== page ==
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I have a remote procedure call API where the connection parameters need to be stored somewhere that the API code can access. This API is expected to be used mainly to create web services.

I originally planed to store these parameters in a separate xml file, and require users of the API to define the path to that file in code. A coworker has suggested that I should find a way to store these parameters in the web.config file instead.

Without a lot of WCF experience, I am under the impression that the web.config file should not be used here, because it contains many settings necessary for a web service or web app to function. I don't want my API to mess with that file. I feel it is too risky.

What is your opinion on this? Is web.config an appropriate place for storing settings for my API, or should it be left alone?

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closed as primarily opinion-based by durron597, MichaelT, Kilian Foth, Snowman, enderland Jul 30 '15 at 20:43

Many good questions generate some degree of opinion based on expert experience, but answers to this question will tend to be almost entirely based on opinions, rather than facts, references, or specific expertise.If this question can be reworded to fit the rules in the help center, please edit the question.

up vote 2 down vote accepted

In my experience with .NET programming, the web.config (for WCF and ASP.NET) or the app.config (for all other .NET projects) are used for anything that is related to the configuration of the application or framework. There are exceptions such as when the amount of configurations is just too exceedingly large to organize well into one file, however I'd recommend that you try to stay away from that if at all possible.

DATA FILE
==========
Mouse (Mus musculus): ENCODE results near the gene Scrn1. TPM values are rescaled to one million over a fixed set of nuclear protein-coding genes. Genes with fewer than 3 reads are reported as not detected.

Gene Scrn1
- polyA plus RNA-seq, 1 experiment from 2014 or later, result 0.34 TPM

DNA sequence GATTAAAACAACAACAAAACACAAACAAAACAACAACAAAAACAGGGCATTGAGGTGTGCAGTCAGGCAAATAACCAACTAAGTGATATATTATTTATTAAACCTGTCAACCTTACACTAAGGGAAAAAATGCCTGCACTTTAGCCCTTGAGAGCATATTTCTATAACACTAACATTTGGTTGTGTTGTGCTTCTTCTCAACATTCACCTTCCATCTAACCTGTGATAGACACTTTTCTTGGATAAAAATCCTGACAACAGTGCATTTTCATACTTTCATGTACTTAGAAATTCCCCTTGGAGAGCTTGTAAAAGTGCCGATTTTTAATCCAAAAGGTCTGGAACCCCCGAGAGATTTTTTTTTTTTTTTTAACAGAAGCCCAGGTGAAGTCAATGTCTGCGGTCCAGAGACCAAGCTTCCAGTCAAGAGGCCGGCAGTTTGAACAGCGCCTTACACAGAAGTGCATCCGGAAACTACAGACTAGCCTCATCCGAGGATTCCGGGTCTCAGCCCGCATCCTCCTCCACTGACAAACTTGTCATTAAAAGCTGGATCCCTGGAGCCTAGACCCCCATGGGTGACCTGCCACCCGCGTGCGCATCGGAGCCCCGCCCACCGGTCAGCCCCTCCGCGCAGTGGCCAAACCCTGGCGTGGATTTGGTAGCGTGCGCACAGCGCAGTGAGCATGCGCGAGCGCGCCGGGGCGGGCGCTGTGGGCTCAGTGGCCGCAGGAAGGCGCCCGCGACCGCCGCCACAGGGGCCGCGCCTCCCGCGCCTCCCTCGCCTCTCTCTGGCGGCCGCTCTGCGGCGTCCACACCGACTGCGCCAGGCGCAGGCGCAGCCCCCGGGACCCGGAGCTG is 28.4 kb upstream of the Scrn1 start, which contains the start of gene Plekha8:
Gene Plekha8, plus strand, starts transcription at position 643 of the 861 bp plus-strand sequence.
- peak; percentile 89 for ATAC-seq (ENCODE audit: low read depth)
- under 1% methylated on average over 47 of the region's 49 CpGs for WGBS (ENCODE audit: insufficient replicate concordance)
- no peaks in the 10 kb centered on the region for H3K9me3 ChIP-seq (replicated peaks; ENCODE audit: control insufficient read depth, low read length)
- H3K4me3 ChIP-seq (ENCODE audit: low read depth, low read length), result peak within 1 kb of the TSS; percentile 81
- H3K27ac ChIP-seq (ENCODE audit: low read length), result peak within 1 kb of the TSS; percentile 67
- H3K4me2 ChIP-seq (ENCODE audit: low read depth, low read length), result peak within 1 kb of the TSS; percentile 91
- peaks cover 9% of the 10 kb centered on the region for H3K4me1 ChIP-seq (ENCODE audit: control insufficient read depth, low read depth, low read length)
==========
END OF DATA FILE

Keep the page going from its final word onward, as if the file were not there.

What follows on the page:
You would be correct that a lot of WCF-specific configuration (service endpoints and what not) are currently in the web.config file. However, the web.config file is meant to hold much much more including configurations for any plugins you may be using like cache-solutions or db-connection info (Entity Framework being what comes to mind).

I would recommend that you explore what you can do (by default) with the web.config outside of WCF. Also, it may be worth noting that you can define your own configuration elements so that you're not just throwing everything into appSettings. Check out this link for a simple tutorial on creating your own config sections:

As far as your particular scenario is concerned, I feel that it would be an excellent idea to define your configurations within the Web.config file. Just make sure that you keep it cleaned and organized as it grows with your application (so you don't inadvertently make unwanted changes).

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Thank you very much for the insight. I guess I just need to make sure the name of the config sections I add to the web.config file is unique enough that it doesn't affect other things. – Zoomzoom Feb 17 '13 at 2:29

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